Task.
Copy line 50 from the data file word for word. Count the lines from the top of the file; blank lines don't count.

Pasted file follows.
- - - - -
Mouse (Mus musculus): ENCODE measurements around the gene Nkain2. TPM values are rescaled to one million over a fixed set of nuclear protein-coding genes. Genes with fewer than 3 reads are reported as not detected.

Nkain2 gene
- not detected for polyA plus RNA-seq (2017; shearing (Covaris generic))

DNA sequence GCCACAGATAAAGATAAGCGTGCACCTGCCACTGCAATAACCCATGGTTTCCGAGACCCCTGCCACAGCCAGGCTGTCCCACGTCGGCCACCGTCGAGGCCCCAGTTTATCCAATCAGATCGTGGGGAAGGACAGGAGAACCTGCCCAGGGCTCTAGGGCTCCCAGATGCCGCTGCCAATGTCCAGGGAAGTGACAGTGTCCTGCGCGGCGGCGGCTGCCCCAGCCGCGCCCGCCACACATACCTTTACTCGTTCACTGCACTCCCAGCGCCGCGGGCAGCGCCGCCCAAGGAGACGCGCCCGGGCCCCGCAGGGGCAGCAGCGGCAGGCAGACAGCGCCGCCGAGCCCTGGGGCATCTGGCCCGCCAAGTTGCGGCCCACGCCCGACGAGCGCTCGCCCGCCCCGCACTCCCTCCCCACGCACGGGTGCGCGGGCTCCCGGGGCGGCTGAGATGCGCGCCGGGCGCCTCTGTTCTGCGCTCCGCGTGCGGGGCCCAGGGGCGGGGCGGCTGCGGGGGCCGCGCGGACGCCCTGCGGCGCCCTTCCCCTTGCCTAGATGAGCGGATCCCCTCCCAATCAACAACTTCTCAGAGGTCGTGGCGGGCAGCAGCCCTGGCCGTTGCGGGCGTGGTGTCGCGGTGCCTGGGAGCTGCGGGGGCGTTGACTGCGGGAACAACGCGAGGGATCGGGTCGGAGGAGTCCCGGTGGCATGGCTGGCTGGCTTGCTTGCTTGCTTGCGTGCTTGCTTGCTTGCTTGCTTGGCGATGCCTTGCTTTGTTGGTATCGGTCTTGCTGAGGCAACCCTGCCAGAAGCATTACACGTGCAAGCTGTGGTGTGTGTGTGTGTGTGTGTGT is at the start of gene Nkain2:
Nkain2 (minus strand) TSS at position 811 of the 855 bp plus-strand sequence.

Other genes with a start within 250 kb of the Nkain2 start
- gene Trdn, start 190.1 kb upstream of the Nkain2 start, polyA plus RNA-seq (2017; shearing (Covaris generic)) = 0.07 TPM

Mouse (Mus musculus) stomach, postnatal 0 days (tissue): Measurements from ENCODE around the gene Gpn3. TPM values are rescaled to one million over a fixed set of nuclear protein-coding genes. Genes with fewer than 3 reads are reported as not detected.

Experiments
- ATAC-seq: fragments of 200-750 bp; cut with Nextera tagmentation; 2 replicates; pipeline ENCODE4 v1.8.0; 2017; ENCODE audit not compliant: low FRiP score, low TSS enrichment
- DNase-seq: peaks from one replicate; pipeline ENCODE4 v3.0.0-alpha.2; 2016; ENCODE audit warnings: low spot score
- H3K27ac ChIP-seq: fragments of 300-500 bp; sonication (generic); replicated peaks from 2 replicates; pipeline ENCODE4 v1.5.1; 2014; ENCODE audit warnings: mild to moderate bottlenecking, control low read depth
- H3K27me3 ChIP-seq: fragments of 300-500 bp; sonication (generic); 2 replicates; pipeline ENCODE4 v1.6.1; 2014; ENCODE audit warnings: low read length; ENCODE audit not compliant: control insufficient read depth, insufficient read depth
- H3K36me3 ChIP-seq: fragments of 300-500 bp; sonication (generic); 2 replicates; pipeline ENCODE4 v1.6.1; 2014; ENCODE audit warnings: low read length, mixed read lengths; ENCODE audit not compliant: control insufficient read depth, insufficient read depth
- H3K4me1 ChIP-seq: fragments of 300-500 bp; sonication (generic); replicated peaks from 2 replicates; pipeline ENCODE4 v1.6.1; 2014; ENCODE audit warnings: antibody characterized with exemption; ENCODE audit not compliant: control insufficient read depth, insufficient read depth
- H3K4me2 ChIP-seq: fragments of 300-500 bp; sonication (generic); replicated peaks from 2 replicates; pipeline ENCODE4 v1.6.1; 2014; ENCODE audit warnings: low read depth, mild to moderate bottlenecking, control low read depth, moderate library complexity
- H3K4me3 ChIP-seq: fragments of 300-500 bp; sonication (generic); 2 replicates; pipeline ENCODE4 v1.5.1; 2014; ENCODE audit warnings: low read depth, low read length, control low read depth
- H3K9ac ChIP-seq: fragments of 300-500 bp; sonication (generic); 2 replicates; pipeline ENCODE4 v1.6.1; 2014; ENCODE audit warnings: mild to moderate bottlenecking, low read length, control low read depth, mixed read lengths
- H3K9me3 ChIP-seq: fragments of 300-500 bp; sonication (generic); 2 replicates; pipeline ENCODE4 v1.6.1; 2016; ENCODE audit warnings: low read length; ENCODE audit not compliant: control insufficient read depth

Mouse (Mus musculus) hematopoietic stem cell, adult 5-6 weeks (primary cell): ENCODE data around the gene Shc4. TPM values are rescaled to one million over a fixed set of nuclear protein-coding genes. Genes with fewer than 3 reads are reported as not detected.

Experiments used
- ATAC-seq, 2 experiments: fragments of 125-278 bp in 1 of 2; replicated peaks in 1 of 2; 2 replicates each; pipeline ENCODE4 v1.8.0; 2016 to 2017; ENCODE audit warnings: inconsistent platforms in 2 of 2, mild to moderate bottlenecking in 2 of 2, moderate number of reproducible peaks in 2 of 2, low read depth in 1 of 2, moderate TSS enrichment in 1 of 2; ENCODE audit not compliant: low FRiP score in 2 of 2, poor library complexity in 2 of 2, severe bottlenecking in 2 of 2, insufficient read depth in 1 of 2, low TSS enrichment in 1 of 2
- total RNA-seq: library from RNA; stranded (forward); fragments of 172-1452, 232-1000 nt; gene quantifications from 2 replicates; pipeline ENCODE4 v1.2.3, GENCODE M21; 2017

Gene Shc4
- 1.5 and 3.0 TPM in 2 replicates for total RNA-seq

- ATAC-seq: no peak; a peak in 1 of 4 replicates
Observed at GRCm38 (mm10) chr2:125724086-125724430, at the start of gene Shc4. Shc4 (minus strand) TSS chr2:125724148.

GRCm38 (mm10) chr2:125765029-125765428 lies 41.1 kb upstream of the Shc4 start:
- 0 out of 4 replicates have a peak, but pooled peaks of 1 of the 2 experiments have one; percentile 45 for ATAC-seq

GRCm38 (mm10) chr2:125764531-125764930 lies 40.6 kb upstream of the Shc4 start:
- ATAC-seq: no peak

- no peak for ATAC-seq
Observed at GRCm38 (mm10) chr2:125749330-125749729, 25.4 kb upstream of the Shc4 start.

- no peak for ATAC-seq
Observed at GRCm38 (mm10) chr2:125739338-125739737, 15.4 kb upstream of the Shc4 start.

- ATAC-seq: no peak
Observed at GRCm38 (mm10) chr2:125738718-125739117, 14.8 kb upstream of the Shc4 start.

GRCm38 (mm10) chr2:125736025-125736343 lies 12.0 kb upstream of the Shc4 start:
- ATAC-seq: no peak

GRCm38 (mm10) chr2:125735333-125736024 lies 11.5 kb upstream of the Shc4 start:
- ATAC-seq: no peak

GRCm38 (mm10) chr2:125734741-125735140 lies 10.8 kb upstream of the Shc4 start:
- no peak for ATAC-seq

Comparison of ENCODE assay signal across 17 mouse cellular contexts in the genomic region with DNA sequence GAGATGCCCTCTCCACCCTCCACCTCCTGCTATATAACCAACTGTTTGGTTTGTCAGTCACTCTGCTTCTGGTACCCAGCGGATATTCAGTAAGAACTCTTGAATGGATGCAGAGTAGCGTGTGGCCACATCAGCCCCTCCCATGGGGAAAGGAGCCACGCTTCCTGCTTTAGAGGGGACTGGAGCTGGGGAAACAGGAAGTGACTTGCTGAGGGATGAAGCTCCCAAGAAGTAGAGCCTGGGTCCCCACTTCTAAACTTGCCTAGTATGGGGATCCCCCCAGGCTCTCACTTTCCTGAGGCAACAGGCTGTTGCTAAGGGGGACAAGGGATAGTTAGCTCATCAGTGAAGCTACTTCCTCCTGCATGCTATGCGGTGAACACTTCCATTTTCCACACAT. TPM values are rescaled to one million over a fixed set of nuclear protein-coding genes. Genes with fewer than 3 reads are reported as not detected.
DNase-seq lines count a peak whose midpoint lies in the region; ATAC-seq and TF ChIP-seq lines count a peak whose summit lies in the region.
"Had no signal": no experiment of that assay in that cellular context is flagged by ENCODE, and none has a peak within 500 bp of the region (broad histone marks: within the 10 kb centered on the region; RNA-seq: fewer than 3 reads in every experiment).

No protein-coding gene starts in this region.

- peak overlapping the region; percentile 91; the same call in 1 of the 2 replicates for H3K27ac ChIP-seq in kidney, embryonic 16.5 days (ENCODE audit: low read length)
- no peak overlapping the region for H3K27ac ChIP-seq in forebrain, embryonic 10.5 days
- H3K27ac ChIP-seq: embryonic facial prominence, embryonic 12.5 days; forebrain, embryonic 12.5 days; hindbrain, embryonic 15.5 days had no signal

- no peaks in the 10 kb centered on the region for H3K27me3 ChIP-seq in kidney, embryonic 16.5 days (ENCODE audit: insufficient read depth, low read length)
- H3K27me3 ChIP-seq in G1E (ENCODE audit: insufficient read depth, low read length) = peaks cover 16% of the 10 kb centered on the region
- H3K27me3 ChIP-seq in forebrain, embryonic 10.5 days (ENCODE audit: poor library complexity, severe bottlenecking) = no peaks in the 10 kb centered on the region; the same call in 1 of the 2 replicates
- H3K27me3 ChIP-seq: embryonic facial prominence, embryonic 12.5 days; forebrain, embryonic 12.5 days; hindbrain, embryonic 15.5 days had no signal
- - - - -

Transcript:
- H3K27ac ChIP-seq: embryonic facial prominence, embryonic 12.5 days; forebrain, embryonic 12.5 days; hindbrain, embryonic 15.5 days had no signal